Adeaska SQ4 Plus Intelligent Battery Charger Review

There are lots of battery chargers out there! Although functions are pretty similar across the brands, they obviously differ in execution. Today, I’m reviewing the Adeaska SQ4 Plus, which has a distinctively different display, and can charge up to a FULL 2000mA.

Adeaska SQ4 battery charger

The Big Package

So within the rather large box that the SQ4 comes in (which has the same colors and lettering as a Nitecore charger would) you’ll find the unit, along with an instruction manual, and the two-sectioned power adapter.

Specifications

  • Dimensions; 5.7″ x 6″
  • Input; DC 12v == 3A
  • Output Voltage; (charge) 4.2v/3.7v/1.48v
  • USB; 5v
  • Output Current; (charge) 2A/1A
  • USB; 2.1A

Features 

Output/Input

As you might expect, the Adeaska SQ4 Plus boasts many useful features. Among them, here are the highlights;

  • Charges up to four batteries of different types, simultaneously, and independent of each other. Two slots can be set to a max of 2A, and two can be set to a max of 1A
  • Each slot can be selected for all three battery types
  • With USB output, it can serve as a power bank
  • Displays battery “power” without connecting the adaptor
  • Features a CC/CV charging algorithm
  • Can successfully activate (charge) a battery with “0” (zero) volts
  • Automatically selects appropriate battery current (if user fails to select manually)

Compatible Battery Types

Representing battery types; IMR/Li-Ion/LiFePO4…. sizes include 10440, 14500, 16340, 18350, 18650, and 26650. For NiMH and NiCd, sizes include AAA, AA, C and D.

The BIG Display

The SQ4’s display is the epicenter of the unit, and once a battery has begun charging, the following information is given for each slot;

  • Accumulated mAh
  • Battery internal resistance
  • Current voltage
  • Charging time
  • Charging current
  • Battery type
  • Graphic “power” indicator
Adeaska SQ4 Plus battery charger display

Accepts all battery sizes

Displaying a full battery

 

 

 

 

 

 

Four Slots; But Which One Does Which?

The Adeaska SQ4 offers three charging currents; 500mA, 1000mA, and 2000mA. The slowest rate is the default for NiMH/NiCd batteries and is available in all four bays. The charging rate of other battery types can be set manually, or, at the discretion of the unit.

As for the faster charging currents; 2000mA (2A) is available in slots 1 & 4 only. 1000mA (1A) is for slots 2 & 3 only.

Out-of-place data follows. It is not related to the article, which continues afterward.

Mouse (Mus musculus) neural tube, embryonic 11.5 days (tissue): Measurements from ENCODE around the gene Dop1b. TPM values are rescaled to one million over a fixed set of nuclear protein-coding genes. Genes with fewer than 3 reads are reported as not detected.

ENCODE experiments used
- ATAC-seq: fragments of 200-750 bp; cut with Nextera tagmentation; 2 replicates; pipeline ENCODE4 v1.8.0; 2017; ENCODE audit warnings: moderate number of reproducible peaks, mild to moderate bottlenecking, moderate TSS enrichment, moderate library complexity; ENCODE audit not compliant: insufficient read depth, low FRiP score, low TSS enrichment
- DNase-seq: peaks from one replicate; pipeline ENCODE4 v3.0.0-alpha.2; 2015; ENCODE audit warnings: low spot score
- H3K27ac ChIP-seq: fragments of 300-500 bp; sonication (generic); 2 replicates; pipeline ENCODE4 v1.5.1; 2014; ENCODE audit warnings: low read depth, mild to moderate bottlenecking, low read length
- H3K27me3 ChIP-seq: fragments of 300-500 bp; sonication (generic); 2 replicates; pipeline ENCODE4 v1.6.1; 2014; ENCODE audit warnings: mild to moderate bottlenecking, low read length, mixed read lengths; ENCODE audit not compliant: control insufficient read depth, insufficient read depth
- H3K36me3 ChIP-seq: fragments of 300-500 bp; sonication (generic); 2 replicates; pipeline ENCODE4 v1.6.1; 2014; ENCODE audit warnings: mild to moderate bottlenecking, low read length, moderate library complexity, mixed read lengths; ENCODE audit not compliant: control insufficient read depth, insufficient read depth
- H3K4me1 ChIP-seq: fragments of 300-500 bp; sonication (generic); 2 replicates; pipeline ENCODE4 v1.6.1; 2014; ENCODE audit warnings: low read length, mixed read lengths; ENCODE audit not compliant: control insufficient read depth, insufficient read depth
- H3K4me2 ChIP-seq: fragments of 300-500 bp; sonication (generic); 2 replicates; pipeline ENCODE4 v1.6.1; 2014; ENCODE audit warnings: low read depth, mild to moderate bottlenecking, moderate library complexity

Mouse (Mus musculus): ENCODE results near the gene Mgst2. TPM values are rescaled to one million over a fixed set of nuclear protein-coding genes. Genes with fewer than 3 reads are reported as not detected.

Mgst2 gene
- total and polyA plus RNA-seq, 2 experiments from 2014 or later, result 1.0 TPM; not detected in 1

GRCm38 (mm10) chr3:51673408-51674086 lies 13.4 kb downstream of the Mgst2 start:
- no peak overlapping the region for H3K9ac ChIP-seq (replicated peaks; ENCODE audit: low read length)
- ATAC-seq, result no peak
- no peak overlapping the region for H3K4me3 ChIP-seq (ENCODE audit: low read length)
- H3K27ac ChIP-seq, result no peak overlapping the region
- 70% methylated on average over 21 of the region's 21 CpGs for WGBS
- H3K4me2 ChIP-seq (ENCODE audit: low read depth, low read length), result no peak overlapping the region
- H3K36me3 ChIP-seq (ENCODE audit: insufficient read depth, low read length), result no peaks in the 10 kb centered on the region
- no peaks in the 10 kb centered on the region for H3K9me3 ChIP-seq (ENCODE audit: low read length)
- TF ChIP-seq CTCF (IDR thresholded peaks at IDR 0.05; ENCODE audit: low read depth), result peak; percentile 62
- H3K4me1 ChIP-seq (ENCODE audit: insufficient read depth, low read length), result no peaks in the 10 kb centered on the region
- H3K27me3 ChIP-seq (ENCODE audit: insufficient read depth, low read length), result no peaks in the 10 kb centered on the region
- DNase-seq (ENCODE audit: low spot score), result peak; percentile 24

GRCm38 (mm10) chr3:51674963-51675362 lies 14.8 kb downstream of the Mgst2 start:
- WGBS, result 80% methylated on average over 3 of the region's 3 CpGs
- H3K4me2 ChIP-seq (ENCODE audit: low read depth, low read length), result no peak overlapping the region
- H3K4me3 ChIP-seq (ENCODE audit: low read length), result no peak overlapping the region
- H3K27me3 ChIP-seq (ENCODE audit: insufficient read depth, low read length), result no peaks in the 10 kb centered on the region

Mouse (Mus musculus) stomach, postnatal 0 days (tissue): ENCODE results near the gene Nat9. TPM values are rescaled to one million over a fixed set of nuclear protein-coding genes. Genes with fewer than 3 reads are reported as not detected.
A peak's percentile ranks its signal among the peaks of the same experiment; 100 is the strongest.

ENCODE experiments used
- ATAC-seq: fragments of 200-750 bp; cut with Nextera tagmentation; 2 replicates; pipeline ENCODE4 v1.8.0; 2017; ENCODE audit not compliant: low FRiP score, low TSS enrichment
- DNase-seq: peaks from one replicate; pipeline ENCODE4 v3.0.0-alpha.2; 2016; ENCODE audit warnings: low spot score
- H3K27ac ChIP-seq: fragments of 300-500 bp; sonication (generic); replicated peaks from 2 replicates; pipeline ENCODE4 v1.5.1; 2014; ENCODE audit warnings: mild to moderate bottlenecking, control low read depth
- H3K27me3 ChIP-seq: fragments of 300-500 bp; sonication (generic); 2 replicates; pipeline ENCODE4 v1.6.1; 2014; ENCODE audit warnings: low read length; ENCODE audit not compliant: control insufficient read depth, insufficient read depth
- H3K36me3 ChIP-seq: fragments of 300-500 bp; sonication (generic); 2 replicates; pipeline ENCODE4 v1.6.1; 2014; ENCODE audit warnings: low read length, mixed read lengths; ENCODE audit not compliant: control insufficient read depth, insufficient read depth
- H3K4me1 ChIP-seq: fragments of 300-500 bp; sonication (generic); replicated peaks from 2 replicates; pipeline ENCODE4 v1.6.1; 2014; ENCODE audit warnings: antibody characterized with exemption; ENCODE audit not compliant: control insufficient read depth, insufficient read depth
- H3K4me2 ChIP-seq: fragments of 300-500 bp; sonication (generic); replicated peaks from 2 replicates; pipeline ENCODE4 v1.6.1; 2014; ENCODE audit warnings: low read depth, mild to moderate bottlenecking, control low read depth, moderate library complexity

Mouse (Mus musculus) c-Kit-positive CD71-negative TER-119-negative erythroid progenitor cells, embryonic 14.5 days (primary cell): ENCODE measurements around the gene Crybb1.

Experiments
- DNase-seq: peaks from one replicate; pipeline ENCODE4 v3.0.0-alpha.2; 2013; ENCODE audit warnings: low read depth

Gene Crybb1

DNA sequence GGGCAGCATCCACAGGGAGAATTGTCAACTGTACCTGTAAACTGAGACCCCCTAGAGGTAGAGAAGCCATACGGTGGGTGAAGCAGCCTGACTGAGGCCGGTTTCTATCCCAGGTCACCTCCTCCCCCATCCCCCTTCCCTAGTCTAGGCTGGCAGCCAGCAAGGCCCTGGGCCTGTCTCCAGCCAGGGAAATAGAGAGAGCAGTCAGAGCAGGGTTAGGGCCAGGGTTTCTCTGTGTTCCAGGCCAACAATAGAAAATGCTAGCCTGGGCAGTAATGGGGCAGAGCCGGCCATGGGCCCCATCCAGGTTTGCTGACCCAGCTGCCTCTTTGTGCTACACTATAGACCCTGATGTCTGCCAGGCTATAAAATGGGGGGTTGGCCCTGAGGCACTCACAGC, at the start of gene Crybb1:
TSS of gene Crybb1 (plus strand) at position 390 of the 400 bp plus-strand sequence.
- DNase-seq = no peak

Please note that NiMH batteries can ONLY charge at 0.5v and CANNOT be changed manually, regardless of which slot they’re in.

When a charge completes, the “mAh” reading on the display toggles automatically between total milliamp hours (mAh) accepted, and “FULL”.

Large batteries fit just fine

Adeaska SQ4 Plus battery charger can charge at different currents

Charging at different currents

 

 

 

 

 

 

Operational Notes

By connecting a USB cable, the SQ4 acts as a power bank. Of course it needs a fully charged 18650 placed into one of the slots, to provide the necessary juice. The charger does NOT require an AC connection to perform this task.

Subsequently, you can also check the power status of a battery anytime, by merely placing it into a slot. Within a few seconds, the square boxes on the left will indicate the state of charge. For example, on a 16340, two boxes indicate about 3.7 volts. The function does not work with NiMH/NiCd.

With the Zero Activation feature, the SQ4 should be able to revive most batteries that might otherwise not accept a charge. If a battery CANNOT be revived, the display will read “NULL” and will not be charged.

There’s also an Overtime Prevention feature. This is based on the health of the battery. If it’s charging, but not very well, and ultimately taking longer to charge than most batteries, the unit will sense that and TERMINATE the charge if it’s been TEN HOURS since it began. This is a good function, however it should be noted that it’ll read “FULL” after it halts the charge. The problem is, the battery is likely NOT full, and if you weren’t paying attention, or don’t notice the elapsed time, you could mistake it for a legitimately full battery!

A fully charged lithium-ion battery always reads “4.20v” in the display, even if the “actual” voltage terminates somewhere below that. If you MUST know the real voltage, you’ll need to test the battery with a voltmeter afterwards.

Do I Like the Adeaska SQ4 Plus? 

Never forget which cell goes where!

For the most part…yes;

  • I like the graphic display, and the way you can see EVERYTHING about ALL the batteries at once without pressing any buttons
  • I like the size of the slots and the way the batteries have room to breathe
  • I like that the charging current can be automatic or changed manually (except for NiMH)

On the reverse side;

  • I’m NOT fond of the enormous power “brick”, like you’d find on a laptop computer
  • I’m NOT fond of the “nominal” ending voltage of 4.20 for lithium batteries
  • Even though I LIKE the size of the slots… I’m NOT terribly fond of the overall size of the unit, which when combined with the power cord, requires a large amount of desk real estate to operate (this is obviously a “give and take”)

Recommendation

So, if the Adeaska SQ4 Plus, appeals to YOU, then I recommend you click here!

 

 

 

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